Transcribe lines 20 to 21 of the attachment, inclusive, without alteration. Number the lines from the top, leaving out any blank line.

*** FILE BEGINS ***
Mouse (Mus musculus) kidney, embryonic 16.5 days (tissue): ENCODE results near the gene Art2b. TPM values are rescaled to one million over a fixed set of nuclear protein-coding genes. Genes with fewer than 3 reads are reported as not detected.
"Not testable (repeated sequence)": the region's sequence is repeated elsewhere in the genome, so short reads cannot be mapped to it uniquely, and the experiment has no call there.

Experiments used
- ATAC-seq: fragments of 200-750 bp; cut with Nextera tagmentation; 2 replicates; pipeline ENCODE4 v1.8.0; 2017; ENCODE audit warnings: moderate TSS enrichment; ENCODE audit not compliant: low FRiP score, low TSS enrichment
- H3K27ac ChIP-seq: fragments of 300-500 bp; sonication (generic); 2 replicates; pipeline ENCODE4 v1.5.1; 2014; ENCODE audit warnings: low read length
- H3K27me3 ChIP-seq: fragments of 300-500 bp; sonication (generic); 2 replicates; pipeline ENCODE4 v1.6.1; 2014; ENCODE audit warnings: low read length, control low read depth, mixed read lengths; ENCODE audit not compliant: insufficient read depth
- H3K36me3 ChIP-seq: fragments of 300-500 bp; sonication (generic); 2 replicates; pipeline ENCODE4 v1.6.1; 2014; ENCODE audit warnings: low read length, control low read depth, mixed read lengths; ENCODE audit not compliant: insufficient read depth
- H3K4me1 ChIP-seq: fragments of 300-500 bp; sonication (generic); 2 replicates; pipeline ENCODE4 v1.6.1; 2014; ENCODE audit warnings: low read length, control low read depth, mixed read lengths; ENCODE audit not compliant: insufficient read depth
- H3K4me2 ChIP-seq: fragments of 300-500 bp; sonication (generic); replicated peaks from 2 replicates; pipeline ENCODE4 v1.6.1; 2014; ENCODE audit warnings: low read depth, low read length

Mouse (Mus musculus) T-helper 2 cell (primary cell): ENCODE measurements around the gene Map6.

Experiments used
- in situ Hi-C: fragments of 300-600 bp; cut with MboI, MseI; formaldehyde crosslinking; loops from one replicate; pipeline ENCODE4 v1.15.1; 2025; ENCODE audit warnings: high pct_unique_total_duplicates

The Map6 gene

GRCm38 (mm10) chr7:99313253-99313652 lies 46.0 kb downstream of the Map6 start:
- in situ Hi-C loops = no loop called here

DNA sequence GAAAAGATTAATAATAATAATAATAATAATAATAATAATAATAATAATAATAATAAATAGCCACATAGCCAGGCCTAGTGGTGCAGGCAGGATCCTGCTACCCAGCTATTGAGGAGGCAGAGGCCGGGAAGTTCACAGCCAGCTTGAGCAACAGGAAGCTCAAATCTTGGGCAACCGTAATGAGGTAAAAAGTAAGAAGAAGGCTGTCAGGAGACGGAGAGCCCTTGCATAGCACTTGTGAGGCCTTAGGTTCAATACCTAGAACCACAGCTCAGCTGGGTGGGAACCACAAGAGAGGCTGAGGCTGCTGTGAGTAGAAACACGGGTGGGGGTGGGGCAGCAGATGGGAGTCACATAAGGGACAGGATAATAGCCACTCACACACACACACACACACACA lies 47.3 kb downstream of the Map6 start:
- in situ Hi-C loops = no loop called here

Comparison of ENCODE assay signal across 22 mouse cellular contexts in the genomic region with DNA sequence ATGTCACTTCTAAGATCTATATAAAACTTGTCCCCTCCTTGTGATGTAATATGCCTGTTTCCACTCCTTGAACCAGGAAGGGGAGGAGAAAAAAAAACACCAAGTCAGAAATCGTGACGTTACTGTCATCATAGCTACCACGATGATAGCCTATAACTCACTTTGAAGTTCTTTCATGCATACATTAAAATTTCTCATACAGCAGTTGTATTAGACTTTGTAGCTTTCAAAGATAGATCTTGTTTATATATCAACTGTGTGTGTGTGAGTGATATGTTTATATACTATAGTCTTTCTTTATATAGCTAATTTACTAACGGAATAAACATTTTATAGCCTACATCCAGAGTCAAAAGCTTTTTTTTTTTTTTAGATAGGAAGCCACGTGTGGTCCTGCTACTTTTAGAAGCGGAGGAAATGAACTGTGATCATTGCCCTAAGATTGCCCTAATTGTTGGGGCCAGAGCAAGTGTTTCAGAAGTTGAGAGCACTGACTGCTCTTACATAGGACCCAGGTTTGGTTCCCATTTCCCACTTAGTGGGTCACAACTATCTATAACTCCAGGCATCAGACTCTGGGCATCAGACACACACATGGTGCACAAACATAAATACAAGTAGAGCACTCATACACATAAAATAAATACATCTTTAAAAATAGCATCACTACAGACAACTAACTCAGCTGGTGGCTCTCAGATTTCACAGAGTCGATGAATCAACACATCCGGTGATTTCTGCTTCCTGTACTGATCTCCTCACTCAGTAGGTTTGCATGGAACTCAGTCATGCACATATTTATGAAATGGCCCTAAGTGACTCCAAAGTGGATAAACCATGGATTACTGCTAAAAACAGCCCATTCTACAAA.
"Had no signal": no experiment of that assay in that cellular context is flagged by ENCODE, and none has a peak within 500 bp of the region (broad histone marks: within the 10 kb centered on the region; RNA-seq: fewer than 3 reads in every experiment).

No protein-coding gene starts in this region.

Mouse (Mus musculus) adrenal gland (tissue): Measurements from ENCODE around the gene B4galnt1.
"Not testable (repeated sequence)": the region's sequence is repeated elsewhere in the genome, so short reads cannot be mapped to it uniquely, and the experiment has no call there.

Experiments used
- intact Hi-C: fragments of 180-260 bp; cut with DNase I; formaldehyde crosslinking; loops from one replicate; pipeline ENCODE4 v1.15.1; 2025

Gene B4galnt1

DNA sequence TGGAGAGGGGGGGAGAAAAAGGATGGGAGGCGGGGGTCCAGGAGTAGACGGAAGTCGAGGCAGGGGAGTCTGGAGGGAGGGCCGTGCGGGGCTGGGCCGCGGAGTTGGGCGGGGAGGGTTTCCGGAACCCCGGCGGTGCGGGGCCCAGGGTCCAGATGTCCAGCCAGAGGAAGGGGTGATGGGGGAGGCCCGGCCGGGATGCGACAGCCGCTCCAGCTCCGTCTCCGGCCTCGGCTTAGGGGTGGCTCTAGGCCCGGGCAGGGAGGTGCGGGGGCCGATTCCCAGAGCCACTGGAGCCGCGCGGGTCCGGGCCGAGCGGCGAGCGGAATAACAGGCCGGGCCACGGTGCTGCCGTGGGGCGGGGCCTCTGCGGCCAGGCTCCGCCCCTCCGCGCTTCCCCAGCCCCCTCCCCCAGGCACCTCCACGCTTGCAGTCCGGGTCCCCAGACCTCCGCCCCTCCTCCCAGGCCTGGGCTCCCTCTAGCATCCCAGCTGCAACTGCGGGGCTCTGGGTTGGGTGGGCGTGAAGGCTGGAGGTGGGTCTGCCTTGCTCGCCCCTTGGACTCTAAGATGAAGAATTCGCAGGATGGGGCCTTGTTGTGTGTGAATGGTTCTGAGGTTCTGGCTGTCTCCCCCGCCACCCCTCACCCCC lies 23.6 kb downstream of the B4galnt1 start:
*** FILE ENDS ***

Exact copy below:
No protein-coding gene starts in this region.

Mouse (Mus musculus) adrenal gland (tissue): Measurements from ENCODE around the gene B4galnt1.